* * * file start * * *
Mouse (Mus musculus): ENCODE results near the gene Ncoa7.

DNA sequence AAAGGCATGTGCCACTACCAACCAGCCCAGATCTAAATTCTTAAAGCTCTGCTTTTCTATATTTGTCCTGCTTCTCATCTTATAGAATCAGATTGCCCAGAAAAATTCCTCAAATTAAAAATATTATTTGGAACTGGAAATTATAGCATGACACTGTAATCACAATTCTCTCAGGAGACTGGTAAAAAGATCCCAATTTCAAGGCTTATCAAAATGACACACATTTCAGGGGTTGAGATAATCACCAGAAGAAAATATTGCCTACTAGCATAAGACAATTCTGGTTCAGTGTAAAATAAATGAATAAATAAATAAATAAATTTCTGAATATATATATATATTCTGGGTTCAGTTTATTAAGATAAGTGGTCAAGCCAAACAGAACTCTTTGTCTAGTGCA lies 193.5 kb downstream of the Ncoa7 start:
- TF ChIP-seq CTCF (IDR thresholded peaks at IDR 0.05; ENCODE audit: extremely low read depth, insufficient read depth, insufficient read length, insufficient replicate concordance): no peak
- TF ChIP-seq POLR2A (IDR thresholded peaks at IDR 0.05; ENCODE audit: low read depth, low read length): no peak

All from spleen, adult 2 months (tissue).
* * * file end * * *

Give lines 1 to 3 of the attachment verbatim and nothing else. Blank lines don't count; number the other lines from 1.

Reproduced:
Mouse (Mus musculus): ENCODE results near the gene Ncoa7.

DNA sequence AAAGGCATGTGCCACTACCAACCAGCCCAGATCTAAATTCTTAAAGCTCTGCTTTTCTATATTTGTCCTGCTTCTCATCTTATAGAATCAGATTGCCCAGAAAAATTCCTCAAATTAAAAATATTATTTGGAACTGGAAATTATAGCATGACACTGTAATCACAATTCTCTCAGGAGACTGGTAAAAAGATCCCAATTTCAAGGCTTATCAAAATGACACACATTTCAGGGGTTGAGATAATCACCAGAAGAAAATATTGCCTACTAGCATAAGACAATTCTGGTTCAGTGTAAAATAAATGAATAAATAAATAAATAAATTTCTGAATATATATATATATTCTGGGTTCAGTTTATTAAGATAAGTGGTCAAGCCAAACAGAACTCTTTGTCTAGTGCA lies 193.5 kb downstream of the Ncoa7 start:
- TF ChIP-seq CTCF (IDR thresholded peaks at IDR 0.05; ENCODE audit: extremely low read depth, insufficient read depth, insufficient read length, insufficient replicate concordance): no peak